Baton Rouge Gallery is featuring the latest works by artist members Mary Ann Caffery, Theresa Herrera, Linda Jeffers and Brian Kelly in a show that runs through Aug. 1. 

Caffery, a photographer, calls nature her cathedral, and her work, "Waiting for the Dawn," uses warm tones and light of the early morning sun on the landscape.

“I photograph wading birds and landscapes … large wading birds because they are a direct link with dinosaurs of the past, as well as an allegorical link with heaven or the future,” she said. “Photographing in a cypress or tupelo swamp is like being in a cathedral that soars into the sky. It is a solitary and spiritual experience. “

Herrera is a multimedia artist who often focuses on socially conscious subject matter. Her art is informed by her Mexican ancestry, sacred geometry, cosmograms, mandalas, labyrinths and Mayan hieroglyphs.

In her show,"Re-walking the 'Quinto Sol' Labyrinth," she revisits imagery from her previous work.

“The focal point of my new work is inspired by a beautiful symbol I created 15 years ago — the ‘Quinto Sol’ Labyrinth design," she said. "It was inspired by the Aztec calendar ‘Sun Stone’ and its mythology. I chose to revive this design as a metaphor for the new path my life has taken."

Jeffers has long been a collector of things cast aside, allowing these items to come together and generate new narratives and generate meaning.

In her show, "Final Arrangements," she pulls from the idea of the cyclical nature of birth, death and rebirth to create new meanings in what some would otherwise view as trivial surfaces.

“Infused with their own energetic history, objects have metamorphosed from the cast-off and mundane to the treasured, and the raw material for the assemblages has become precious antique relics from my own family’s past, my now extensive collection garnered from a flea market on the outskirts of Paris and other sources,” she said. “It is no surprise that at the same time the themes expressed in these later works have become increasingly more personal and intimate."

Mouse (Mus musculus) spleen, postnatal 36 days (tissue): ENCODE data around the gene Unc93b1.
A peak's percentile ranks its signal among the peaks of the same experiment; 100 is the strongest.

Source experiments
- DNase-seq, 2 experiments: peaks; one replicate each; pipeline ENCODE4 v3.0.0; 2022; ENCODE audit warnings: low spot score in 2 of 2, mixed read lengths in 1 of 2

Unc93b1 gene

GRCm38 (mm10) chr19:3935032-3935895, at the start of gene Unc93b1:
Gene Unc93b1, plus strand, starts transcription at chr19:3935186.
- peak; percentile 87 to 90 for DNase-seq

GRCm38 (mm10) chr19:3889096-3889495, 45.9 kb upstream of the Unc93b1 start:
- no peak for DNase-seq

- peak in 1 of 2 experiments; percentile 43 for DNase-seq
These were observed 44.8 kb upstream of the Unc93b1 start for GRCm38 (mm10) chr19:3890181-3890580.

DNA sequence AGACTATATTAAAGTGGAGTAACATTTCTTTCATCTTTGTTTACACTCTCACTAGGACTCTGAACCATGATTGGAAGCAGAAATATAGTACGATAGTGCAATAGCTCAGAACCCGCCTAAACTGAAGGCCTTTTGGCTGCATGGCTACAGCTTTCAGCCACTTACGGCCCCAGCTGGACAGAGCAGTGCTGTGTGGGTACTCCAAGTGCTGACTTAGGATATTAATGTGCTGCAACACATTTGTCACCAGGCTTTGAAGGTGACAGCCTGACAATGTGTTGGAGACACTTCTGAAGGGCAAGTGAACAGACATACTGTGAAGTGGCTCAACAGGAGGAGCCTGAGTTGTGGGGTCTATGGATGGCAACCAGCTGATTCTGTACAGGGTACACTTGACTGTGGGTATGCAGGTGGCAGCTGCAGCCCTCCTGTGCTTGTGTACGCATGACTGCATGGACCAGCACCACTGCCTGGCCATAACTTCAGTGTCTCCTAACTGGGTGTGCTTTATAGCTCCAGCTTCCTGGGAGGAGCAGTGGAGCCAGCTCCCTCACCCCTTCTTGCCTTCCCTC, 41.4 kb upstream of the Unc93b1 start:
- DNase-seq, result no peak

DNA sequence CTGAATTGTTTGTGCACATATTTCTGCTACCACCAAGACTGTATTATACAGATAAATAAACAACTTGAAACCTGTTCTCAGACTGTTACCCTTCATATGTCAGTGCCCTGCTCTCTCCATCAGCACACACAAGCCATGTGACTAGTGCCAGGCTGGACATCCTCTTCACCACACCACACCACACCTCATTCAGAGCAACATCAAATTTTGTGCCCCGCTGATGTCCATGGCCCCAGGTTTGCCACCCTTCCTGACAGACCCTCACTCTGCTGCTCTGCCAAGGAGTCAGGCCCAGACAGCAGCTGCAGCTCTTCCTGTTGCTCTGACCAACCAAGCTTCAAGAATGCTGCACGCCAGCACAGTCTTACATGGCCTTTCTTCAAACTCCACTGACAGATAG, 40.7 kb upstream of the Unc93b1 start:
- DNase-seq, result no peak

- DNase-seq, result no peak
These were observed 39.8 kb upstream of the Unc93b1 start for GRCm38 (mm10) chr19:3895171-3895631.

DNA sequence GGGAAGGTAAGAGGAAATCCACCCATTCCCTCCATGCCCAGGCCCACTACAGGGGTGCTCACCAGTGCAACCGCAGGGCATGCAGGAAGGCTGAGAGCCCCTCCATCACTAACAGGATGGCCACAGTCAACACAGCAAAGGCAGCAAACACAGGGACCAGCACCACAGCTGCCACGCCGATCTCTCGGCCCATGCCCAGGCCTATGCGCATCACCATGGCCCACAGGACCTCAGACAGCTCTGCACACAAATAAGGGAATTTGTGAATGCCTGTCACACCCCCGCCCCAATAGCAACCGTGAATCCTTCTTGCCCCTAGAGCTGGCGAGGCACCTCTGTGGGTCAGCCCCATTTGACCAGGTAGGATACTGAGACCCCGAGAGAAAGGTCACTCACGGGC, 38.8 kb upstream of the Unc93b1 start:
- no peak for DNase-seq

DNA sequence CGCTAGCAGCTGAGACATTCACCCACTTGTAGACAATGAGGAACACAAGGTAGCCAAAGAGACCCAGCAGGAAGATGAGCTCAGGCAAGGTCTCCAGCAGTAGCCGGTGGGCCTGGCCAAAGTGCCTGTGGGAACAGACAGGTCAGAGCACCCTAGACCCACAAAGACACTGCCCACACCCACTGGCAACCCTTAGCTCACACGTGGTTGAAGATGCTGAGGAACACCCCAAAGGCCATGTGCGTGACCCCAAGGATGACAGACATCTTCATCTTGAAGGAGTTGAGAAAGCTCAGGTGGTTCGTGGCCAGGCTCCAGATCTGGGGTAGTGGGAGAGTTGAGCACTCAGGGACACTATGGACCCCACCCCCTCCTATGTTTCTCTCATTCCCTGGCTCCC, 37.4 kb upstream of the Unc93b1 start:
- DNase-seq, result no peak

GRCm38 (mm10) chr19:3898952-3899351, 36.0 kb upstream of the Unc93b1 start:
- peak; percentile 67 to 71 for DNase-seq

Kelly’s work in "Migrations: Prints Revisited" draws its influence from the relationship and awareness of one’s impact to another’s personal environment. They are road maps that document personal explorations in Lafayette, Utah, New Mexico, Montana and Colorado. These landscapes both, natural and man-made, feed the rhythms in his work.

“In my estimation, image making is a journey into the unseen — never the unknown," he said. "When I look down on a sheet of paper, or a freshly ground stone, I know there is a yet-to-be discovered image within the surface. When a work begins, I have no specific agenda, just an attitude of energy, personal memories, and a love for just pure drawing.”

Gallery hours are noon to 6 p.m. Tuesdays through Sundays. Admission is free. For more information, call (225) 383-1479 or visit